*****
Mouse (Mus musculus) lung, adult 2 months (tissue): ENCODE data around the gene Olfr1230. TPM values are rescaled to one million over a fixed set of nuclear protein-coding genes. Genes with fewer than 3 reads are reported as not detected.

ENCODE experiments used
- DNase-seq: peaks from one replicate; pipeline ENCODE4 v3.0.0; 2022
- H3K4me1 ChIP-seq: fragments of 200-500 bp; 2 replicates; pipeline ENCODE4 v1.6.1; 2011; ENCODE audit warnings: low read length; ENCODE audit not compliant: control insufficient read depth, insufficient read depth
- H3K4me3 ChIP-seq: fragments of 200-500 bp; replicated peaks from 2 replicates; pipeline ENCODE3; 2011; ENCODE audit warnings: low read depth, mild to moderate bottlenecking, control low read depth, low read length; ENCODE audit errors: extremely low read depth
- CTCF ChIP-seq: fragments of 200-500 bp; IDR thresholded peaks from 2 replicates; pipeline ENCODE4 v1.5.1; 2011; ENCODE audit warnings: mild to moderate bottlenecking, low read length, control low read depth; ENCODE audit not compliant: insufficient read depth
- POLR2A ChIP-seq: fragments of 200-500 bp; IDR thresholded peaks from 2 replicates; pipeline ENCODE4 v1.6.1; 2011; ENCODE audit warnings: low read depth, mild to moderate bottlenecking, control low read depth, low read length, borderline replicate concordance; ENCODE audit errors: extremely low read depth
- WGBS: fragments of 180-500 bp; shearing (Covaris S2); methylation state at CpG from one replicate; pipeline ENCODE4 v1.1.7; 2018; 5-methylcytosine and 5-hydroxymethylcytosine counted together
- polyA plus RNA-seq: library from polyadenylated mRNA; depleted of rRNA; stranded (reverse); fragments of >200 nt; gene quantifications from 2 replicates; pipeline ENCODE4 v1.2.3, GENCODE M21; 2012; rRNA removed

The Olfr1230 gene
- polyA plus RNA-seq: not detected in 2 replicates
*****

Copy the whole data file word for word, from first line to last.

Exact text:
Mouse (Mus musculus) lung, adult 2 months (tissue): ENCODE data around the gene Olfr1230. TPM values are rescaled to one million over a fixed set of nuclear protein-coding genes. Genes with fewer than 3 reads are reported as not detected.

ENCODE experiments used
- DNase-seq: peaks from one replicate; pipeline ENCODE4 v3.0.0; 2022
- H3K4me1 ChIP-seq: fragments of 200-500 bp; 2 replicates; pipeline ENCODE4 v1.6.1; 2011; ENCODE audit warnings: low read length; ENCODE audit not compliant: control insufficient read depth, insufficient read depth
- H3K4me3 ChIP-seq: fragments of 200-500 bp; replicated peaks from 2 replicates; pipeline ENCODE3; 2011; ENCODE audit warnings: low read depth, mild to moderate bottlenecking, control low read depth, low read length; ENCODE audit errors: extremely low read depth
- CTCF ChIP-seq: fragments of 200-500 bp; IDR thresholded peaks from 2 replicates; pipeline ENCODE4 v1.5.1; 2011; ENCODE audit warnings: mild to moderate bottlenecking, low read length, control low read depth; ENCODE audit not compliant: insufficient read depth
- POLR2A ChIP-seq: fragments of 200-500 bp; IDR thresholded peaks from 2 replicates; pipeline ENCODE4 v1.6.1; 2011; ENCODE audit warnings: low read depth, mild to moderate bottlenecking, control low read depth, low read length, borderline replicate concordance; ENCODE audit errors: extremely low read depth
- WGBS: fragments of 180-500 bp; shearing (Covaris S2); methylation state at CpG from one replicate; pipeline ENCODE4 v1.1.7; 2018; 5-methylcytosine and 5-hydroxymethylcytosine counted together
- polyA plus RNA-seq: library from polyadenylated mRNA; depleted of rRNA; stranded (reverse); fragments of >200 nt; gene quantifications from 2 replicates; pipeline ENCODE4 v1.2.3, GENCODE M21; 2012; rRNA removed

The Olfr1230 gene
- polyA plus RNA-seq: not detected in 2 replicates